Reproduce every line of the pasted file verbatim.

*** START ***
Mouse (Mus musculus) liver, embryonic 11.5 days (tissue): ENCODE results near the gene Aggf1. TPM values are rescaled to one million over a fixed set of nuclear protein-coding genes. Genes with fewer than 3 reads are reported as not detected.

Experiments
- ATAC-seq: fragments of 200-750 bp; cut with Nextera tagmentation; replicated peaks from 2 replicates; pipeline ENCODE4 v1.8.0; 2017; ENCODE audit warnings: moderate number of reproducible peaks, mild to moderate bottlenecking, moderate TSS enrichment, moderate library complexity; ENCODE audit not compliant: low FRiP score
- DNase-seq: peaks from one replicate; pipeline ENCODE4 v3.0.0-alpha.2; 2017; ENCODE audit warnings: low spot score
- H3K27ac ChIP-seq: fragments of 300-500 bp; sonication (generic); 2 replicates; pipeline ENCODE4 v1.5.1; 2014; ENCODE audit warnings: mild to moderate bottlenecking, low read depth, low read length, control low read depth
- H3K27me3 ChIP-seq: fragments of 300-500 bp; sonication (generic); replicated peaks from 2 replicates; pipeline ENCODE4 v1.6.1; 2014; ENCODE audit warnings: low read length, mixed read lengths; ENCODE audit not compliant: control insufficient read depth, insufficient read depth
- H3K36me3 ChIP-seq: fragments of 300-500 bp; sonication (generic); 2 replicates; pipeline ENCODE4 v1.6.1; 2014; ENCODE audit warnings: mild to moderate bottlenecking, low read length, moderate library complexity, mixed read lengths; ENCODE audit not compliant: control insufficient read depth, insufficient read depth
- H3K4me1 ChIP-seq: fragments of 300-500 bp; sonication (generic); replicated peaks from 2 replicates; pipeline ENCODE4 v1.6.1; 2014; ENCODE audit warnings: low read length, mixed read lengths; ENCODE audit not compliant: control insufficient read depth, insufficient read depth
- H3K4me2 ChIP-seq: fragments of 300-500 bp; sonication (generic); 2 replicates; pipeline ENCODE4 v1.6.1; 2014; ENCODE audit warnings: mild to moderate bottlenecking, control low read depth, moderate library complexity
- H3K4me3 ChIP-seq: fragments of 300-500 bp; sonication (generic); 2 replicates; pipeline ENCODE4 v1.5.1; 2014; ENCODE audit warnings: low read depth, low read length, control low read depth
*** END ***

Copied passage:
Mouse (Mus musculus) liver, embryonic 11.5 days (tissue): ENCODE results near the gene Aggf1. TPM values are rescaled to one million over a fixed set of nuclear protein-coding genes. Genes with fewer than 3 reads are reported as not detected.

Experiments
- ATAC-seq: fragments of 200-750 bp; cut with Nextera tagmentation; replicated peaks from 2 replicates; pipeline ENCODE4 v1.8.0; 2017; ENCODE audit warnings: moderate number of reproducible peaks, mild to moderate bottlenecking, moderate TSS enrichment, moderate library complexity; ENCODE audit not compliant: low FRiP score
- DNase-seq: peaks from one replicate; pipeline ENCODE4 v3.0.0-alpha.2; 2017; ENCODE audit warnings: low spot score
- H3K27ac ChIP-seq: fragments of 300-500 bp; sonication (generic); 2 replicates; pipeline ENCODE4 v1.5.1; 2014; ENCODE audit warnings: mild to moderate bottlenecking, low read depth, low read length, control low read depth
- H3K27me3 ChIP-seq: fragments of 300-500 bp; sonication (generic); replicated peaks from 2 replicates; pipeline ENCODE4 v1.6.1; 2014; ENCODE audit warnings: low read length, mixed read lengths; ENCODE audit not compliant: control insufficient read depth, insufficient read depth
- H3K36me3 ChIP-seq: fragments of 300-500 bp; sonication (generic); 2 replicates; pipeline ENCODE4 v1.6.1; 2014; ENCODE audit warnings: mild to moderate bottlenecking, low read length, moderate library complexity, mixed read lengths; ENCODE audit not compliant: control insufficient read depth, insufficient read depth
- H3K4me1 ChIP-seq: fragments of 300-500 bp; sonication (generic); replicated peaks from 2 replicates; pipeline ENCODE4 v1.6.1; 2014; ENCODE audit warnings: low read length, mixed read lengths; ENCODE audit not compliant: control insufficient read depth, insufficient read depth
- H3K4me2 ChIP-seq: fragments of 300-500 bp; sonication (generic); 2 replicates; pipeline ENCODE4 v1.6.1; 2014; ENCODE audit warnings: mild to moderate bottlenecking, control low read depth, moderate library complexity
- H3K4me3 ChIP-seq: fragments of 300-500 bp; sonication (generic); 2 replicates; pipeline ENCODE4 v1.5.1; 2014; ENCODE audit warnings: low read depth, low read length, control low read depth